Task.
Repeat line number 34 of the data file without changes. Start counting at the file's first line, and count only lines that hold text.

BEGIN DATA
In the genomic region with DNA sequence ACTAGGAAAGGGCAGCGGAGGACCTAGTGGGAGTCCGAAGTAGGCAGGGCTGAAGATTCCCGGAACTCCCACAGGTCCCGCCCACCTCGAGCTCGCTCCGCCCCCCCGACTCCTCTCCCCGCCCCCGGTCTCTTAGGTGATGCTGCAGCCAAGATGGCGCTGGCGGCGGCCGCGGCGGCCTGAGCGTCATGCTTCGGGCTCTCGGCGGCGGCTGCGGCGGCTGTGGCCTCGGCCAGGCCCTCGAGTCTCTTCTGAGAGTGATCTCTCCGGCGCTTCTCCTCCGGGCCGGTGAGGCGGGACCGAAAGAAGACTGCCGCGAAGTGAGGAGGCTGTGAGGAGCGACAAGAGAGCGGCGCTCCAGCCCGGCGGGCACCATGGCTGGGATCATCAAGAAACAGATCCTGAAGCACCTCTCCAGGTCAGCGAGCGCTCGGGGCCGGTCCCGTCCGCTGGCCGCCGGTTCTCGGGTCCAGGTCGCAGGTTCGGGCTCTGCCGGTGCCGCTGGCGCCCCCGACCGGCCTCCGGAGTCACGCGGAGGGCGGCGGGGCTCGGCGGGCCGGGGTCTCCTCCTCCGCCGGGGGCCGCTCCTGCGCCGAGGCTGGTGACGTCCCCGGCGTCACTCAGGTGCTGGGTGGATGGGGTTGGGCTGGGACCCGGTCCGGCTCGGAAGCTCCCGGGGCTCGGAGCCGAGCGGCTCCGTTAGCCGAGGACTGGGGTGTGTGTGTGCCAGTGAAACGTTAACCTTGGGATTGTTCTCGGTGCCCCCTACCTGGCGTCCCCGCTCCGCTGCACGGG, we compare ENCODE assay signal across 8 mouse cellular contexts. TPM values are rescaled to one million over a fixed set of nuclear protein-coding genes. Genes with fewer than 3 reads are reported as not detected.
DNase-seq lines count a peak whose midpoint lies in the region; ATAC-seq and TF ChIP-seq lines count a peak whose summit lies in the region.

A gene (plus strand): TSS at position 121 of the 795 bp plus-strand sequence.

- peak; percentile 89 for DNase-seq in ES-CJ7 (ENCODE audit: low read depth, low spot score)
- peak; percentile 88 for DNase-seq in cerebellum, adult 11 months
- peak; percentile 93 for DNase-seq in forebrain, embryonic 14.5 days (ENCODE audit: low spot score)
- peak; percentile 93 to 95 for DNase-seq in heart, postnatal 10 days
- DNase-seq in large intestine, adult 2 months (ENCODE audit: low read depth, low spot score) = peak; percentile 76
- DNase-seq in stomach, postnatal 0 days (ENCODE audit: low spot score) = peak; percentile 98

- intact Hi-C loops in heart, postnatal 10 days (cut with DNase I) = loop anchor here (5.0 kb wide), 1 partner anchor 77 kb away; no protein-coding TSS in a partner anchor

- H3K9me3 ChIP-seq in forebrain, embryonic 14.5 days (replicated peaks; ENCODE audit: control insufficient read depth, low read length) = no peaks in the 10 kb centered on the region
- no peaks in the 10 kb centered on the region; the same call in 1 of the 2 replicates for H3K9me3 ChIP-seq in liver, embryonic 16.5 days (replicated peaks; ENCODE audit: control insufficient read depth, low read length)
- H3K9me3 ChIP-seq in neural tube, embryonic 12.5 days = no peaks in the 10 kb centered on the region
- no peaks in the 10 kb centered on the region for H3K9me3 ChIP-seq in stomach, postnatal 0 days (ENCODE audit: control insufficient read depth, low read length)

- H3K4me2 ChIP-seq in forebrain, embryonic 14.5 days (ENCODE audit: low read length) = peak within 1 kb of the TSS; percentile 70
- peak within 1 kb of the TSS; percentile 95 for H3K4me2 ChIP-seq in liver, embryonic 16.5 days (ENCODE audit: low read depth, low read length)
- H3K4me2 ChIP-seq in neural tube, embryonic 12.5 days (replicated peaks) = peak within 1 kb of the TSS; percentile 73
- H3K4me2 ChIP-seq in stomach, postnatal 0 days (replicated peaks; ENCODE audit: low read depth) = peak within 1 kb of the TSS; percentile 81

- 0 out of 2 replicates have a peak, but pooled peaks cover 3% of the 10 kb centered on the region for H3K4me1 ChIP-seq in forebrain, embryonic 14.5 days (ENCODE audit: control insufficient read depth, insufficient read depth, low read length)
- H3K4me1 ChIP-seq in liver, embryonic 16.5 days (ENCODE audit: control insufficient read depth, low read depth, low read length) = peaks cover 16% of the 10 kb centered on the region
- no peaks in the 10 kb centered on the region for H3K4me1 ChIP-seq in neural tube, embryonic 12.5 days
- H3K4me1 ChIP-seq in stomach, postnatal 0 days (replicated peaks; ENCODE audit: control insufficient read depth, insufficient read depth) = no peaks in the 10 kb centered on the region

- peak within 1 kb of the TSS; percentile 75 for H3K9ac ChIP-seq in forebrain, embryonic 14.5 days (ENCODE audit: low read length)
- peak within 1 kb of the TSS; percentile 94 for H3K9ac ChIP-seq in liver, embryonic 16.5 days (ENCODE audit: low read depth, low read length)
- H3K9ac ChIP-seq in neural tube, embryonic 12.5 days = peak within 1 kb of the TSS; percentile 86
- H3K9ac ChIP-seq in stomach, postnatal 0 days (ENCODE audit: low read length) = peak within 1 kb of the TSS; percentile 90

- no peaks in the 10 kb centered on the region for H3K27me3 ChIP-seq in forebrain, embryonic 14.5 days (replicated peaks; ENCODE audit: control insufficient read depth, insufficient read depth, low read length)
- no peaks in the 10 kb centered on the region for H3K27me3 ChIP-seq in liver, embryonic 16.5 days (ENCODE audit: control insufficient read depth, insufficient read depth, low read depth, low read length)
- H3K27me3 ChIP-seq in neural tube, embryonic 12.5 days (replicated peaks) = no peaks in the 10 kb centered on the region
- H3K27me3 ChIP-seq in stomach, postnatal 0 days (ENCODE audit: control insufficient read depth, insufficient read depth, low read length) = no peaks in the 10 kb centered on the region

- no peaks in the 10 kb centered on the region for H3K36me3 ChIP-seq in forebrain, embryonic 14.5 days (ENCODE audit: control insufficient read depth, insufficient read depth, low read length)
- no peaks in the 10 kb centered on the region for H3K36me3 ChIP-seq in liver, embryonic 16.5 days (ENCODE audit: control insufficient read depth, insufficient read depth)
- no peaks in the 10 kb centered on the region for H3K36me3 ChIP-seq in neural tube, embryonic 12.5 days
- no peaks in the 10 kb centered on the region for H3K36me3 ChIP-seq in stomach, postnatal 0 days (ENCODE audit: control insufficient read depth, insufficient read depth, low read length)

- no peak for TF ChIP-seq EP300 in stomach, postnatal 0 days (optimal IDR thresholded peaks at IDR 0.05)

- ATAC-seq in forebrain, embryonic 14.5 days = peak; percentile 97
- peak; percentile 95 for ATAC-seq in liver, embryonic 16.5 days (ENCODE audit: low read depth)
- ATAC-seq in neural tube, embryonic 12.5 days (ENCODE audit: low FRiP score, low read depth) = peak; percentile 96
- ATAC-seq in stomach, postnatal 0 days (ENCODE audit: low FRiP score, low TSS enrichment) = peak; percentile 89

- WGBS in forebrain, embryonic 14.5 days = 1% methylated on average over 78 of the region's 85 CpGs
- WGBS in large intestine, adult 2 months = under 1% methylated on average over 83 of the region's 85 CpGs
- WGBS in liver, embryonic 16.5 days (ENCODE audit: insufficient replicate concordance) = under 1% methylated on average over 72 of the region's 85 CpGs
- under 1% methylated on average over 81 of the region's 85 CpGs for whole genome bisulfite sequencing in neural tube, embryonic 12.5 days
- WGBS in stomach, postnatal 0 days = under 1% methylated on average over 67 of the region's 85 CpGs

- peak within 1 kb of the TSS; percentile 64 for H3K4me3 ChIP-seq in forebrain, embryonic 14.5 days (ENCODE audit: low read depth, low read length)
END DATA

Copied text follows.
- no peaks in the 10 kb centered on the region for H3K36me3 ChIP-seq in stomach, postnatal 0 days (ENCODE audit: control insufficient read depth, insufficient read depth, low read length)